This time-tested therapy also improves uterine receptivity. A protein HOXA10 has been measured in uterine lining. HOXA10 has an important function in regulating endometrial development during the menstrual cycle and in establishing conditions necessary for implantation of embryo. Hoxa10 expression is lower in women with Endometriosis, PCOS and hydorsalpinx.
How much acupuncture does one need to have to improve fertility? One session can already make a difference, but to see measurable improvements to your fertility, you need to commit to at least 18 sessions or three months of treatment.
Medical researcher Dr Shaun Holt used to belong to New Zealand skeptic society, an organisation known for being critical of acupuncture. Dr Holt reviewed a lot of research on natural medicine and as a result has changed his opinion about some of the natural medicines. Yesterday he appeared on TV endorsing acupuncture as very safe and effective treatment for back pain, headaches and improving success rate of IVF (in vitro fertilisation). Watch the report on TVNZ.
[Comment: this is an older post pulled from archives]
Among the good strategies of dealing with stress of infertility and IVF (apart from acupuncture, of course!) is getting more information about your condition and what you can do.
Another one is reading stories of people who have been in your situation. I can recommend you a couple of good books.
One, The Infertility Cure, is on acupuncture and infertility, but it also gives you a good roundup of diet and other things you can do yourself. Another one recommended by one of my patients, is Legs Up and Laughing. In this book Vanessa Bates takes you on her “Big Great Fertility Ride”. This one is for you AND your partner.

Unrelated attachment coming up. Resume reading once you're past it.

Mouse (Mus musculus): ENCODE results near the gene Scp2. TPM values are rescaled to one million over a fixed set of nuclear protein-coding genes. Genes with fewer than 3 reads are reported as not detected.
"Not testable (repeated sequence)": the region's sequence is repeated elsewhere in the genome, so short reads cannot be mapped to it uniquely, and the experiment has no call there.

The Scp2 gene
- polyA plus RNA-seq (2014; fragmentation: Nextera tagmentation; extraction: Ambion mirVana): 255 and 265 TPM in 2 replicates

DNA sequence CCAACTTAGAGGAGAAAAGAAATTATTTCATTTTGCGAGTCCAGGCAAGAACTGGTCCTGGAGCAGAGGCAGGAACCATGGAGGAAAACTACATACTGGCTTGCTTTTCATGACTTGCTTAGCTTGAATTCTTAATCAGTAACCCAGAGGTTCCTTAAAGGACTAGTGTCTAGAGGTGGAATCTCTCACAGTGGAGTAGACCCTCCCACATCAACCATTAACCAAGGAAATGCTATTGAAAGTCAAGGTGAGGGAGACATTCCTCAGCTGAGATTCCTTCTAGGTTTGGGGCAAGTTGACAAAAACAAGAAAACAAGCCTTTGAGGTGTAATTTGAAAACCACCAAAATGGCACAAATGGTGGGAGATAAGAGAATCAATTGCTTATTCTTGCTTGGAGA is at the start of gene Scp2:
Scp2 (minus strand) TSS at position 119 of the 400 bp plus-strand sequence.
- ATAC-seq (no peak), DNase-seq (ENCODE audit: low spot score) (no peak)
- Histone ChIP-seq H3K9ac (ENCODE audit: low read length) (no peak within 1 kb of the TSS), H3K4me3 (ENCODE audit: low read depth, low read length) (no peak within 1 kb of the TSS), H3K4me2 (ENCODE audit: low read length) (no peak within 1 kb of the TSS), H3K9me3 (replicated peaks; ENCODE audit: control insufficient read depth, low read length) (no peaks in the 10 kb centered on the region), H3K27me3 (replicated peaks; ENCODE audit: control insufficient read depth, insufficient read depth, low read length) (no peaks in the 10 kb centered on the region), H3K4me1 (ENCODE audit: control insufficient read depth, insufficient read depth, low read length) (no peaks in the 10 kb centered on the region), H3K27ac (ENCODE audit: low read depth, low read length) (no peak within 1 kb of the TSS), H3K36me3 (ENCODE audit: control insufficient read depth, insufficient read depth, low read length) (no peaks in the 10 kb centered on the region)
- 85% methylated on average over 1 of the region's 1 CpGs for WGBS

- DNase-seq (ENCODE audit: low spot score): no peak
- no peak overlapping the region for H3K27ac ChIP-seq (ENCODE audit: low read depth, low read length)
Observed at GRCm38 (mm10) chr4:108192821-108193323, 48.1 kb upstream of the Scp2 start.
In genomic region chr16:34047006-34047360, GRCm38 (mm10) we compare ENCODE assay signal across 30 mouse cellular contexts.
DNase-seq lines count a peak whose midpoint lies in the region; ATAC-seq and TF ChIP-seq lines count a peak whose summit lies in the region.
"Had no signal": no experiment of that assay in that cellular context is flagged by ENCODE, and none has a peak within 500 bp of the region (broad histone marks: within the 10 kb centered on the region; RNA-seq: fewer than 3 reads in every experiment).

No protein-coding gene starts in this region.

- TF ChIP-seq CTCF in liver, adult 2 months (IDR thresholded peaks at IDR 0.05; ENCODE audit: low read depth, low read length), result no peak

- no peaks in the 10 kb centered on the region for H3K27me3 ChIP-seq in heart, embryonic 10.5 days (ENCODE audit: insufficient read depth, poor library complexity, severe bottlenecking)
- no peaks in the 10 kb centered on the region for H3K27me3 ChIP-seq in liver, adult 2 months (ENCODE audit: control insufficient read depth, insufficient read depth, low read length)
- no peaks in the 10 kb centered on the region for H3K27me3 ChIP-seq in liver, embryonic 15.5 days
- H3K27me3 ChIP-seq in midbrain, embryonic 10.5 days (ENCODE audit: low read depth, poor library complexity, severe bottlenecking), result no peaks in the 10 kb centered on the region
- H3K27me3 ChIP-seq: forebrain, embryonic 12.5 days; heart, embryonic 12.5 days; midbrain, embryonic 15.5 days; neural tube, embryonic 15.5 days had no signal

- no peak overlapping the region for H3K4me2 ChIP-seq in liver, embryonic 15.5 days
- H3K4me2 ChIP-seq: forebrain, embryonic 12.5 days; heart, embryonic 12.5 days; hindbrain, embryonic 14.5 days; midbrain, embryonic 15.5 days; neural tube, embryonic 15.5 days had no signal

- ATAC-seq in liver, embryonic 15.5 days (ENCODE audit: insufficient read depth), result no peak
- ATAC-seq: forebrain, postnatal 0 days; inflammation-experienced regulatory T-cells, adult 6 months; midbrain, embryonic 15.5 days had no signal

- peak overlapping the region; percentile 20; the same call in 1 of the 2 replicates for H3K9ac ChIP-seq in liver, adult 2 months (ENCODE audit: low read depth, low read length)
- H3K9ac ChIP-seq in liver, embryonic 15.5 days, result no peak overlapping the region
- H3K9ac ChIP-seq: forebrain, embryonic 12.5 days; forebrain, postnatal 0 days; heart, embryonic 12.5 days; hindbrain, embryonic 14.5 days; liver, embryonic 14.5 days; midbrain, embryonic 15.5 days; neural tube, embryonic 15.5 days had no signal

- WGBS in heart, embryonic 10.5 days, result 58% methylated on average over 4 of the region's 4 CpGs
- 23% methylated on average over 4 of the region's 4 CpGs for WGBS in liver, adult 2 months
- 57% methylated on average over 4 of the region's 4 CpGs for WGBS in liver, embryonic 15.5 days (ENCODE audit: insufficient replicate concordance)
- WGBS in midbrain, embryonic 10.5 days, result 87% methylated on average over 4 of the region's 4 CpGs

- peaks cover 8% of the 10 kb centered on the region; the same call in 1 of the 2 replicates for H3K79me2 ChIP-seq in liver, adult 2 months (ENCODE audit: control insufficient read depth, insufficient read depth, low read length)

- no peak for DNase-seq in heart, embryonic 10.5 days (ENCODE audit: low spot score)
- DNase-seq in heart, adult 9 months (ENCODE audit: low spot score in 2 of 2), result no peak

Do you have a suggestion? Let us know in the comments.
Complimentary medicines and therapies are widely used by patients with infertility says study published in current issue of the Australian and New Zealand Journal of Obstetrics and Gynaecology. Health care practitioners and fertility specialists need to be proactive in acquiring and documenting the use of these practices. There is a need to provide further information to patients on the use of complimentary medicines and therapies.
Acupuncture: A Cure for Infertility? Monday, April 25, 2005 By Catherine Donaldson-Evans
NEW YORK — At 36, Lucy Appert has suffered through two miscarriages, a stillbirth at 8 1/2 months and, because of a rare pregnancy-related liver dysfunction, intensive illness and surgery.
Yet after enduring five painful years of trying to have their own baby, Appert and her husband Edward finally saw their dream come true last month when their son Henry was born — premature, but healthy.
For all the fertility treatments, technologies and prenatal care available to women today, Appert credits the success of her pregnancy to an ancient Chinese secret.
“I recommend acupuncture (search) to everyone,” Appert said. “It does work. I did everything possible for years to have a baby. I almost lost hope.” Read more →
Japanese doctors use Chinese herbal medicine to treat infertility
Dr. Takahisa Ushiroyama and colleagues at Osaka Medical College in Japan conducted a trial of treating polycystic ovary syndrome and non-polycystic ovary syndrome with herbal medicine. The medicine is Unkei-to (Chinese name Wen-Jing-Tang), which combines 12 herbal drugs, including ginseng, cinnamon bark, angelica root, evodia fruit and ginger stem. One hundred women participated in the experiment. Fifty-two of these women were given a daily dosage of 7.5 gram Unkei-to while the other women remained untreated. The study shows that more than half of the women treated with Unkei-to saw improvement in their menstrual cycle and successful ovulation. It is further discovered that the treatment can reduce the levels of luteinizing hormone (LH), a symptom characteristic of polycystic ovary syndrome. Still, the mechanism of the treatment remains unclear.